by Brian Hioe

Photo Credit: Studio Incendo/Flickr/CC BY 2.0

47 HIGH-PROFILE Hong Kong activists may face trial without a jury in the first case of its kind in recent memory. 

News that the 47 activists will not have trials with juries came after a media ban was lifted. Current reports suggest that Benny Tai, one of Occupy Central’s primary three figures, former legislator Au Nok-hin, former district councilors Chiu Ka-yin and Chung Kam-lun, as well as pro-democracy activist Gordon Ng Ching-hang will be charged as the main targets in the lineup of defendants. 

Charges are carried out under Hong Kong’s National Security Law, with punishments of a minimum of three years for “active participants” and up to life imprisonment. As the National Security Law is in many ways still untested, some news reports suggest that Beijing may seek life imprisonment for the five “primary organizers.” 

Photo credit: Studio Incendo/Flickr/CC BY 2.0

This is the largest security case to date under the National Security Law, with Beijing likely hoping to set an example against future acts of political dissidence. While bail was previously granted to some defendants, bail has also been revoked for others. 

The youngest of the defendants is 24, while the oldest is 66. Given how heavy charges are facing defendants, it is expected that 29 of them will plead guilty. This includes Joshua Wong, perhaps Hong Kong’s best-known political activist. Some of the defendants are former lawmakers. It has also been noted that the defendants represent a variety of ideologies, ranging from moderate pro-democracy figures to localists. Beijing clearly lumps together most pro-Hong Kong activists within the same ideological framework at this point. 

For its part, Beijing frames the actions of the 47 defendants as a radical ploy to destabilize Hong Kong, drawing on the ideology of “mutual destruction” fomented by Benny Tai. This proves far from Tai’s ideology, seeing as Tai is not a localist, and had moderate views on self-determination for Hong Kong. Yet evidently, for Hong Kong and Chinese authorities, the attempt is made to depict all Hong Kong activists as dangerous radicals.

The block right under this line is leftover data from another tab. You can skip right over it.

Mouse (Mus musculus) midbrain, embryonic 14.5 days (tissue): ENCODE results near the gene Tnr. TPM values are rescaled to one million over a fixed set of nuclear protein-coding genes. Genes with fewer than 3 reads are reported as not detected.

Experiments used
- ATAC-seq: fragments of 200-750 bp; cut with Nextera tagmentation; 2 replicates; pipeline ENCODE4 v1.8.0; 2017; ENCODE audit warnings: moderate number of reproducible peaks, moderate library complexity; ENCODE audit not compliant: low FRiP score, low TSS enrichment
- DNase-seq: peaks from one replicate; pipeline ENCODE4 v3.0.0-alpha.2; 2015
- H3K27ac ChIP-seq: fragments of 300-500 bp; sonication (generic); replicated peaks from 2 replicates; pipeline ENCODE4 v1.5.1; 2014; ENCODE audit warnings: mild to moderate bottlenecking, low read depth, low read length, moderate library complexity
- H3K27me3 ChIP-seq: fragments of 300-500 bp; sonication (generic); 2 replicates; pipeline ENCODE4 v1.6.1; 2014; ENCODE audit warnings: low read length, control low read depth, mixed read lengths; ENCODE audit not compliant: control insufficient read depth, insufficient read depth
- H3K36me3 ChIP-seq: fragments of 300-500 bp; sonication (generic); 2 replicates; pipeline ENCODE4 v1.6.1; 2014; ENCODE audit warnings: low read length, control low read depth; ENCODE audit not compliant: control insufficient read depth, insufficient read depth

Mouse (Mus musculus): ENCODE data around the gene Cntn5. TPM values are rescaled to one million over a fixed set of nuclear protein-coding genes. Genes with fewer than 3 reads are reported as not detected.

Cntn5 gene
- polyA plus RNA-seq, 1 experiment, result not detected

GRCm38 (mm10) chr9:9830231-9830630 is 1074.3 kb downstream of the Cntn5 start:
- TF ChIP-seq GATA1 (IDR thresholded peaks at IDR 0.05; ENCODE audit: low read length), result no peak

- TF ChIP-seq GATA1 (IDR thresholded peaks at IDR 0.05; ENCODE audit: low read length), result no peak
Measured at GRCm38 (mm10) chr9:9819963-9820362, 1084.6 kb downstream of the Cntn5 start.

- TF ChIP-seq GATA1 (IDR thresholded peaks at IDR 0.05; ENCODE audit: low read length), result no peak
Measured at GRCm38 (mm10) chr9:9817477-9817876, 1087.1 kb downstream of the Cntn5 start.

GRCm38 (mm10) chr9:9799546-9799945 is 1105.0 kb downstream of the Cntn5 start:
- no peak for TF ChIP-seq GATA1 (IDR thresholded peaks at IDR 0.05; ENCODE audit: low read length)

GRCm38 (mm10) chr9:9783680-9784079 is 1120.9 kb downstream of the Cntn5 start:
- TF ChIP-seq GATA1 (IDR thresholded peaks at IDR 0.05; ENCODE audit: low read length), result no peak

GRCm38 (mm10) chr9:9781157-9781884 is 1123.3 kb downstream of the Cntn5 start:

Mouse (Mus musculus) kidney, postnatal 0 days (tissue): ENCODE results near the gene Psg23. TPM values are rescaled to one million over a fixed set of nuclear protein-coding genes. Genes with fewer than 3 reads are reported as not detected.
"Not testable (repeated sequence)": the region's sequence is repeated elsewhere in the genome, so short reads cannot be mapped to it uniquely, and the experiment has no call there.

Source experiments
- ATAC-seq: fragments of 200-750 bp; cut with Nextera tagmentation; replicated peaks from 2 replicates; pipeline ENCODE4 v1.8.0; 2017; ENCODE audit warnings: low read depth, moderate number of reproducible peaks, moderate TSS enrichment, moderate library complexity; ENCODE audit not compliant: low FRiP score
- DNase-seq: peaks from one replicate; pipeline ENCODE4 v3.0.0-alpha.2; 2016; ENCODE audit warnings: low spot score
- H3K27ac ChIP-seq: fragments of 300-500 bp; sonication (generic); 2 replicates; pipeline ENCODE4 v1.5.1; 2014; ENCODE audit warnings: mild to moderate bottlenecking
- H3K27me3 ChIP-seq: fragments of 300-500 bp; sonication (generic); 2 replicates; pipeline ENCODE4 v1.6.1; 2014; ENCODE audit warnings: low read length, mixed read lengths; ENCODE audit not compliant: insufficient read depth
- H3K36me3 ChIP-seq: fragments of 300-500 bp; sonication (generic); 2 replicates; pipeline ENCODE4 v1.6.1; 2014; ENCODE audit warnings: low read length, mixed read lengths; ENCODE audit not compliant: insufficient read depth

In particular, the 47 defendants are facing charges over organizing primaries for the pro-democracy camp to decide on its choice of candidates. Although this was allowed in the past, that this is the main charge Beijing is using against the defendants indicates Beijing’s shifting red lines, as well as to what extent electoral freedoms have deteriorated in Hong Kong. 

Indeed, it should be clear from this that the Chinese government never had any intention of leaving Hong Kong’s system of government intact for fifty years, in that even having primaries to decide on pro-Democracy candidates is framed as a violation of national security law. But to this extent, this is illustrative of not only to what extent previously acceptable behavior in Hong Kong is now framed as sedition or attempts to subvert the state. 

Photo credit: Studio Incendo/Flickr/CC BY 2.0

It is to be seen what takes place next for Hong Kong, then. Lengthy sentences can be expected, particularly seeing as newly appointed Chief Executive John Lee oversaw the police response to the 2019 Hong Kong protests as Secretary for Security. Lee might be hoping for a show of force, seeing as he only assumed office in July, which may also aim to impress his masters in Beijing. 

Lee was notably Beijing’s preferred candidate in an election that saw no other contestants. Beijing may have preferred that a former security official take on Hong Kong’s highest political office in order to maintain order in Hong Kong. 

Ironically, this, too, reflects the further deterioration of democracy in Hong Kong. Chief Executive elections have never been open to the public, but are instead elected by a Chief Executive election committee that has historically consisted of 1,200 members until its expansion to 1,500 members after election reforms in 2021. Nevertheless, it proves significant that Lee did not see any challengers from among pro-Beijing politicians, who waited for Beijing to signal its preferences instead of throwing their hats into the ring. But the choice of Lee signals that the actions of the Hong Kong government will continue to be hardline in nature and this bodes poorly for political dissidence in Hong Kong. 

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